Dholavira – India’s 40th UNESCO World Heritage Site
Dholavira, one of the five largest Harappan sites of the Indus Valley civilization became in 2021, the latest addition to the list of UNESCO World Heritage Sites. It’s the 40th UNESCO heritage site in India and the fourth in Gujarat given this distinction.
Situated on the Tropic of Cancer, at Khadirbet (Khadir Island) in the Bhachau Taluka of Kutch District of Gujarat, Dholavira is testament to a glorious past, well ahead of its time.
The settlement served as a preeminent settlement for over 1700 years between the Pre-Harappan to Late Harappan periods.
Dholavira’s discovery is credited to J. P. Joshi, of the Archaeological Survey of India (ASI), who officially located the ruins of this majestic city between 1967–68. Its past and heritage became the focus of great curiosity, and excavations continued until 1990.
A citadel city
A unique, quadrangular city of over 120 acres, Dholavira sat between two seasonal streams – Mansar in the north and Manhar in the south. It’s one of the best-preserved urban settlements from the period, boasting meticulous town planning, literacy, and a strong economic base because of its role as a vital, international trading post.
During excavations, archaeologists unearthed artifacts like pottery, gold and copper ornaments, fish hooks, tools, and imported vessels. They also found remains of a copper smelter, indicating an extensive knowledge of metallurgy. The presence of shells and semi-precious stones implies the strength of trade between Mesopotamia and the Oman region.
Today Dholavira serves as one of the most prominent archaeological sites on the Indian subcontinent. Extensive remains reveal a cascading series of water reservoirs, an outer fortification, two multi-purpose grounds, nine gates with unique designs, funerary architecture (hemispherical structures like Buddhist Stupas), multi-layered defense mechanisms, as well as extensive use of materials in construction, including special burial structures.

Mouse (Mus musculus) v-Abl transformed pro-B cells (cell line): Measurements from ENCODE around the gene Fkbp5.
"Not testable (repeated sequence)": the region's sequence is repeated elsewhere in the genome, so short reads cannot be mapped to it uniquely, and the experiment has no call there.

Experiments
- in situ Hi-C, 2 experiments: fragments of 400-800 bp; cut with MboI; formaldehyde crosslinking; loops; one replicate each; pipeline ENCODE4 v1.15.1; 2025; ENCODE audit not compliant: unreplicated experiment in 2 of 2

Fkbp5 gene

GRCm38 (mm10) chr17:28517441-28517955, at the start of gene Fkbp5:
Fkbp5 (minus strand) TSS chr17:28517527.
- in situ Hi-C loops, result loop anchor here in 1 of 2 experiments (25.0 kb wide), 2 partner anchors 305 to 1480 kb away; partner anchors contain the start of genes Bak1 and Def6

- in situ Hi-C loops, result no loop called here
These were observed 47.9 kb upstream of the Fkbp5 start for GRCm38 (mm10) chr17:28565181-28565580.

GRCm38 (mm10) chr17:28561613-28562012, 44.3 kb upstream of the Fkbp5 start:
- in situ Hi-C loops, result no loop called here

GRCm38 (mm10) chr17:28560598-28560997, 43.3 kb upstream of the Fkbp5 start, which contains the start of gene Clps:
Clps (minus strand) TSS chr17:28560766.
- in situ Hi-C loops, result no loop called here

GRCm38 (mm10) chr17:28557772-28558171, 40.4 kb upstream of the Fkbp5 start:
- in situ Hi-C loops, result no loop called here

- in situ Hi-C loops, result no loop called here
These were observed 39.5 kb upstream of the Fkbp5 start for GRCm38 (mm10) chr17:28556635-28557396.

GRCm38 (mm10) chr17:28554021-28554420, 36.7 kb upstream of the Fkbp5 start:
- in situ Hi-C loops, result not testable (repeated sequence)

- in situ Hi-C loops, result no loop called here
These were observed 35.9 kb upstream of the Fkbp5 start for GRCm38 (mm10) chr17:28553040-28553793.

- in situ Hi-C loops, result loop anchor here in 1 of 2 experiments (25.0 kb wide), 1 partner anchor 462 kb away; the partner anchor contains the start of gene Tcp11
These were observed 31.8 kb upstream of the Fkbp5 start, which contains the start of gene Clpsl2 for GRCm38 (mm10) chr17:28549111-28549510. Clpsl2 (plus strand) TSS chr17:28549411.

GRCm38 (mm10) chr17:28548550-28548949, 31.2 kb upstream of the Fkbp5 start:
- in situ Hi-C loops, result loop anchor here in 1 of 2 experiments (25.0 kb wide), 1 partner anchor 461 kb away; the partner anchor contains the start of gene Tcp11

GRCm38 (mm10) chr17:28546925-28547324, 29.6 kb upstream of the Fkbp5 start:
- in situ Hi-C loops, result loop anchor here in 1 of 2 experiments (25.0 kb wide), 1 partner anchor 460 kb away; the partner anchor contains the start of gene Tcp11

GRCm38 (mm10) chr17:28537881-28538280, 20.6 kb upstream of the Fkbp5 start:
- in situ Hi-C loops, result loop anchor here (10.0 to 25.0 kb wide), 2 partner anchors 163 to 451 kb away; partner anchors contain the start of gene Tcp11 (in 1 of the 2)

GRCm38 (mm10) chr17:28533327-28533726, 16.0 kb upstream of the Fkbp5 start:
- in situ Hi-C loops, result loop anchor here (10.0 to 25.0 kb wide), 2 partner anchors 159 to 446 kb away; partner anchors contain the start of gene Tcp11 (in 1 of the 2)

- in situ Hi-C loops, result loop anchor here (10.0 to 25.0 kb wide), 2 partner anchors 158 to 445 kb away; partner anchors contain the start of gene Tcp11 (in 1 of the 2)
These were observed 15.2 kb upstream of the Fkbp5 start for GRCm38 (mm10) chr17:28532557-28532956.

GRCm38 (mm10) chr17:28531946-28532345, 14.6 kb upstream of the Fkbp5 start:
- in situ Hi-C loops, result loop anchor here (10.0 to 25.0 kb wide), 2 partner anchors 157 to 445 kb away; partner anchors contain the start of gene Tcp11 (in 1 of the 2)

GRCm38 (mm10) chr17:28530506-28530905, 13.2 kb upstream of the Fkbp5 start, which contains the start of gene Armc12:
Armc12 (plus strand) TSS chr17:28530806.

Innovative town planning puts modern cities to shame
The city’s glory days lasted from 2500 to 1900 BC. But even its ruins suggest that Dholavira was a remarkably well-planned citadel. Remnants of the cityscape indicate that the settlement consisted of a castle, a bailey, a middle town, and a lower town. It was designed with wide roads, spacious dwellings, public spaces, and sophisticated systems for harvesting and distributing water. The citadel was constructed with smooth, sun-dried brick and stone masonry. Dholavira is home to circular structures, some of which are believed to have been graves or memorials.
Surviving a Harsh Environment
Yet, of all of its discoveries, one of the most amazing is Dholavira’s formidable water management system. The presence of dams, reservoirs, drains, and water distribution channels reflects that the Harrapan community had considerable knowledge of hydraulics.
The gradient of its landscape, which directed the flow of domestic water to the entire city, its drainage systems, and the dispersal of water into agricultural fields, as well as rainwater harvesting, is testament to Dholavira’s elder statesmen who ensured its denizens had water access in their homes and fields.
Dholavira is considered an important example of a society’s innovation in adapting to a harsh environment.
A signpost with Indus Valley inscriptions
Its location on the Tropic of Cancer and the discovery of circular structures in the Bailey, suggest that the citizens of Dholavira had some knowledge of solar astronomy. A signpost perhaps the world’s earliest – comprised of 10 large stones carved with inscriptions in the Indus Valley script known as the Dholavira Signboard, was discovered in a room by the northern gateway of the city. The Harappans had arranged and set pieces of mineral gypsum on a big wooden board to form ten large symbols. However, the script, remains a secret, waiting to be solved.
Finding Examples of Heritage
It is often said that a mirror to the past is almost always a mirror to the future. Dholavira lasted a remarkable 1700 years. Its ruins offer a gold mine of knowledge for town planning, solar astronomy, water management, waste management, defense mechanisms, literacy, and engineering. UNESCO named it a World Heritage Site because of its significant ‘Universal Value’ over the span of time.
Sometimes all it takes is a glance in the rear-view mirror to rediscover the wisdom that permeates the history of a once flourishing land.